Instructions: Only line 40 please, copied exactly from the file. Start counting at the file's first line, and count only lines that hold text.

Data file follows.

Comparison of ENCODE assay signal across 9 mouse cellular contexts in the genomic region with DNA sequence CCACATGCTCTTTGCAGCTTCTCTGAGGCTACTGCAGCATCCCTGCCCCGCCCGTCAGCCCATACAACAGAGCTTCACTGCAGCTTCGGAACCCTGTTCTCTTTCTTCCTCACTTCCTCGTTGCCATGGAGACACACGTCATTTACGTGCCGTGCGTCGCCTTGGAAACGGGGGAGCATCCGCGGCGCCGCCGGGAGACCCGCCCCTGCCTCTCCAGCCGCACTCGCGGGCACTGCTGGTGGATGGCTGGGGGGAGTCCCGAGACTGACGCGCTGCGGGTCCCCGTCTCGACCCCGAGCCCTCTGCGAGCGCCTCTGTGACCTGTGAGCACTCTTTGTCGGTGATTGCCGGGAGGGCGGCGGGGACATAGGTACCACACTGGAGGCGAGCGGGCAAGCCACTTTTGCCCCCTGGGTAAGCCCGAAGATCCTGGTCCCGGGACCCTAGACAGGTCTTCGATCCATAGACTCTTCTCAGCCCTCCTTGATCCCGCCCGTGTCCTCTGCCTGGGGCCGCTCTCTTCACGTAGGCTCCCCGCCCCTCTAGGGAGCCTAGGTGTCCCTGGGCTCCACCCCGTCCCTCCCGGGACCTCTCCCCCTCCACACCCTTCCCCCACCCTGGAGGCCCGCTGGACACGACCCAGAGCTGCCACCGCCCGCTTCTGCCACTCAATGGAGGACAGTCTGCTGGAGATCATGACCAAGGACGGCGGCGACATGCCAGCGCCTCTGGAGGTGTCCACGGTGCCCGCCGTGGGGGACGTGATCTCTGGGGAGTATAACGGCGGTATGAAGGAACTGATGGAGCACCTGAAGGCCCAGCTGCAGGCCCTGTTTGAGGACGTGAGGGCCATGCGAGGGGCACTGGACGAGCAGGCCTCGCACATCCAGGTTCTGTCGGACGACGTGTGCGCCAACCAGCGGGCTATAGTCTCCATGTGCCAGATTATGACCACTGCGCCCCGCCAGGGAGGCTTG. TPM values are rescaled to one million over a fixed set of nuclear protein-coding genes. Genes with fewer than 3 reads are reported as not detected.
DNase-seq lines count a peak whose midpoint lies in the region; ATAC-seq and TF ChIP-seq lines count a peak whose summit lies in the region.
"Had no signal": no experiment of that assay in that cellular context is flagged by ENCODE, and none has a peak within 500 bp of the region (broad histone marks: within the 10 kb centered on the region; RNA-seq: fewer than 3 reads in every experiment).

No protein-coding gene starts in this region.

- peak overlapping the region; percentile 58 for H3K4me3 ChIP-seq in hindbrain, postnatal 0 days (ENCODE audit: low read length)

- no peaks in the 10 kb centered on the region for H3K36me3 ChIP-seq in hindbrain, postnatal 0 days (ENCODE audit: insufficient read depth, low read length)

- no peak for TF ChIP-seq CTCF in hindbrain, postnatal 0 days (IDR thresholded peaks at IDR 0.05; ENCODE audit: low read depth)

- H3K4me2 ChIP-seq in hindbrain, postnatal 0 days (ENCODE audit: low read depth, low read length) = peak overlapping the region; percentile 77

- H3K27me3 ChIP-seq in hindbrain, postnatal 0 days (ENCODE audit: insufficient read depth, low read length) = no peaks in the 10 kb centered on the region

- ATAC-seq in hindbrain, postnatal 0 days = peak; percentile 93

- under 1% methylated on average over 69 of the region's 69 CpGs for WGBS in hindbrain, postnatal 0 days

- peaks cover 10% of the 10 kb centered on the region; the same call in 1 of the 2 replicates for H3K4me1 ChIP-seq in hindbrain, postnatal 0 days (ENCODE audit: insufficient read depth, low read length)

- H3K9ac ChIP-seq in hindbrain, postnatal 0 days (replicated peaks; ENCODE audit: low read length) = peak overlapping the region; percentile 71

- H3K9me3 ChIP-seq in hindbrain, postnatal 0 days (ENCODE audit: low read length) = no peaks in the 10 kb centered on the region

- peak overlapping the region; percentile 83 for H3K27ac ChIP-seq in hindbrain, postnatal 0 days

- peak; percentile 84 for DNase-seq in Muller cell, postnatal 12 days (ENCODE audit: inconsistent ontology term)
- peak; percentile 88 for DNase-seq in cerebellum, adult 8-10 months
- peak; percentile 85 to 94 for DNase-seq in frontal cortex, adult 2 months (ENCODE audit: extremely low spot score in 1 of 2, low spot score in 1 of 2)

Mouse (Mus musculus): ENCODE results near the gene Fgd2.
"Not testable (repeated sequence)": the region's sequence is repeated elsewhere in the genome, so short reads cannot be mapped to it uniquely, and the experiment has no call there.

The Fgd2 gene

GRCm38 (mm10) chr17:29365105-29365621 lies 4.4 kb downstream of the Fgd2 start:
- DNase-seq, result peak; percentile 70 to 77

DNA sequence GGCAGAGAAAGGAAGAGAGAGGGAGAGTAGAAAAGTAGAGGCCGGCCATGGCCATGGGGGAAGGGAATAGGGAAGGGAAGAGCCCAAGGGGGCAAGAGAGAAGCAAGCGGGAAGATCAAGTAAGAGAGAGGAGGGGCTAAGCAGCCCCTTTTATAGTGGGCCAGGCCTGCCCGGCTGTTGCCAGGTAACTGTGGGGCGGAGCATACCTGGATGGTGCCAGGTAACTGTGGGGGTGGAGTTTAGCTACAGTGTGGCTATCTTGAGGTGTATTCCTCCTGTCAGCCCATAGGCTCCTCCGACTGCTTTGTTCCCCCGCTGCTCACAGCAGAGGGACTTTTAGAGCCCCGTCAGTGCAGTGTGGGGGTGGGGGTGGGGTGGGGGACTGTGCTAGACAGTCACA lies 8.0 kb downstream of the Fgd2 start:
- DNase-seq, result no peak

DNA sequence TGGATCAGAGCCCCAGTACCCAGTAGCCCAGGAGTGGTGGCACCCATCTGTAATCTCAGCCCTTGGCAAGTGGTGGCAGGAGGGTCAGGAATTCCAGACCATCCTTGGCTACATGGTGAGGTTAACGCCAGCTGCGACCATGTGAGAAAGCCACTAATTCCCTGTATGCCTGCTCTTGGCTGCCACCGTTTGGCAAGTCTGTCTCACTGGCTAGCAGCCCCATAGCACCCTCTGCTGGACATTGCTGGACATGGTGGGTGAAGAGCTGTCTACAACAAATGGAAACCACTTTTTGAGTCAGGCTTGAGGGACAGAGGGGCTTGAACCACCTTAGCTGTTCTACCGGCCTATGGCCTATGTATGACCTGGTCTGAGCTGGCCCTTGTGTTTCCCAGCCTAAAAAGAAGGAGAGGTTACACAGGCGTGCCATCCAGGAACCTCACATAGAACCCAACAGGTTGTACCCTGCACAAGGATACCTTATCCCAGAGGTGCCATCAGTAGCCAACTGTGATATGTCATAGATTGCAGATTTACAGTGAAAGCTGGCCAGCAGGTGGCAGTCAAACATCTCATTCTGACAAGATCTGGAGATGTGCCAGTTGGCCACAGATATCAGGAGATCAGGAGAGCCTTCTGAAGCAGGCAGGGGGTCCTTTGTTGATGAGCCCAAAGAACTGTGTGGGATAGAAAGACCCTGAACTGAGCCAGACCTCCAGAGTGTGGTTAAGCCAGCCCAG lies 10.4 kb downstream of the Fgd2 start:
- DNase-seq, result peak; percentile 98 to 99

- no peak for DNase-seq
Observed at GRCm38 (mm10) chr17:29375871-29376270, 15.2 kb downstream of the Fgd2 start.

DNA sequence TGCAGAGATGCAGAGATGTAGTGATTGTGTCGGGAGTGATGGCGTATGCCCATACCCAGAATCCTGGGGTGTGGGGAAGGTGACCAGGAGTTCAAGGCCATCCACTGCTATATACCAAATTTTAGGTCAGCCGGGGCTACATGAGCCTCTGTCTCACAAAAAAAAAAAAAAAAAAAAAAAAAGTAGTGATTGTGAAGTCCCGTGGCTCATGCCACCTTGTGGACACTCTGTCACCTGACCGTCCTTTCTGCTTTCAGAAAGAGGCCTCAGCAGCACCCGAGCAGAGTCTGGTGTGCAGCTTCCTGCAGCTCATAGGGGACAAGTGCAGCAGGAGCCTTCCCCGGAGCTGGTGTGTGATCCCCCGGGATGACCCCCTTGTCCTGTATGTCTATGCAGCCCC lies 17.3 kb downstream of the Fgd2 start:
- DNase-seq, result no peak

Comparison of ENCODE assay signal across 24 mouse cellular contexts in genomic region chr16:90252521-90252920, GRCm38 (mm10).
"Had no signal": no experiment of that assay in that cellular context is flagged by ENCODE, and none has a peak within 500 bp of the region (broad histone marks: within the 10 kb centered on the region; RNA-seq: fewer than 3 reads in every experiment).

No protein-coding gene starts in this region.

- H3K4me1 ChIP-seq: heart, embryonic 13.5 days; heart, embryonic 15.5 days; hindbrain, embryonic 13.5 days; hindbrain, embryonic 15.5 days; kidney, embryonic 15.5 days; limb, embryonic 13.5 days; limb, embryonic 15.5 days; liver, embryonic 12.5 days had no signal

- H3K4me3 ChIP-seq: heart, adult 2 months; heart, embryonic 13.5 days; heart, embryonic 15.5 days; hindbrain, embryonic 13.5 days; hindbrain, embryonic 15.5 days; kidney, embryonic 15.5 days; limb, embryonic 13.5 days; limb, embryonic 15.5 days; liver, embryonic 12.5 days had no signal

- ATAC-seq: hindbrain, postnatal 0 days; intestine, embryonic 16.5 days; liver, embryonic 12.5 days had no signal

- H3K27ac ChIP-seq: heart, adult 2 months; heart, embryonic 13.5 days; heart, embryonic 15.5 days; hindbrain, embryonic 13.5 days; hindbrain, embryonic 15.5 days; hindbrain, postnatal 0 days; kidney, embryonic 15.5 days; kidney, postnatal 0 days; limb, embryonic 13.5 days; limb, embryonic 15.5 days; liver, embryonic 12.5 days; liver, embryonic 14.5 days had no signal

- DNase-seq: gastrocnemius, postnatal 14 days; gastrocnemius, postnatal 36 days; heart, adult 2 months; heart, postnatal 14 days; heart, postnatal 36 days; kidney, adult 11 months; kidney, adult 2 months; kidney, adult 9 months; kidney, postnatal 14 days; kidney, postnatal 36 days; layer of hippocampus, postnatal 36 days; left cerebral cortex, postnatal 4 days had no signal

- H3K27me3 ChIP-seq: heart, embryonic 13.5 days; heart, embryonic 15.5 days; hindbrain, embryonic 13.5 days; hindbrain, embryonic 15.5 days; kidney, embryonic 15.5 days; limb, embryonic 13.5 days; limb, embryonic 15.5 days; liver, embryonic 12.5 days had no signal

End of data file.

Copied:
- H3K27me3 ChIP-seq: heart, embryonic 13.5 days; heart, embryonic 15.5 days; hindbrain, embryonic 13.5 days; hindbrain, embryonic 15.5 days; kidney, embryonic 15.5 days; limb, embryonic 13.5 days; limb, embryonic 15.5 days; liver, embryonic 12.5 days had no signal